Risk Quotient: What is Your Church Prepared to Attempt?

Calm seas belie swift currents just below the surface of the Pacific Ocean. I remember flying home from San Diego where I enjoyed the Children’s Pastor’s Conference last winter. The sky was blue and the seas seemed tranquil. As the jet rose above the harbor and headed north toward Los Angeles, I took many photos of the beautiful scene below. I began to notice what appeared to be streams within the vast waters. My best guess is that those patterns revealed currents. Whereas one spot on the ocean might seem becalmed, another is located in the midst of swift currents. As we flew farther north, storms could be spotted.

I liken church life to that of the sea, at least in some respects. There are varied currents according to the personalities, relationships, and networks of people both within the church community and extending beyond it through connections with attendees. Things may seem calm on the surface so long as feathers are left unruffled, sacred cows are allowed to gleam according to the wishes of an influential few, and toes are not stepped on in decision-making cycles. In some congregations the dynamics prove more volatile than in others. In many congregations there is a resilience against corrosive factors due to a pervasive ethic of love and forgiveness. But even in the most stable church there can be a potential for problems if issues or people are not correctly handled.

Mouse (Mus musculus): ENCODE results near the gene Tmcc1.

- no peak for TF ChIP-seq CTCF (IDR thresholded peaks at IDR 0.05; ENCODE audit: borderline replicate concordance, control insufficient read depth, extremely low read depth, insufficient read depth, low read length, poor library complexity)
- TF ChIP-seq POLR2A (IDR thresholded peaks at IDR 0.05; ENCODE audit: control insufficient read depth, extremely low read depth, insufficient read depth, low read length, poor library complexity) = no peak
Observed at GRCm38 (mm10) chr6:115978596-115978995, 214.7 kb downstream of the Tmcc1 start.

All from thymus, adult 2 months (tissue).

This brings me the point of my topic line: risk quotients. What is your church prepared to attempt for the sake of obeying Christ’s mission for them? To what degree are risks tolerated? Are there certain kinds of risks or risk-sets (combinations of two or more specific risks) which fall beyond the acceptable parameters of your church’s risk quotient?

I am finding that the decision-making process regarding any major initiative must be characterized by several key elements.

First, prayer must be paramount from the outset and through all stages of the process, regardless of the final outcome. Prayer is not a ritual addon to the real business of running a church. Prayer IS the real business of the church by virtue of seeking God’s face as a church community and hearing his heart and direction.

Second, leaders must bring others in the church community along with them in the process. This is not an issue of sticking the wet finger to the wind to see which way the political currents are flowing. It is a matter of helping others gain an understanding of your thinking process and allowing them to add their own unique perspectives so that they gain ownership of the final decision.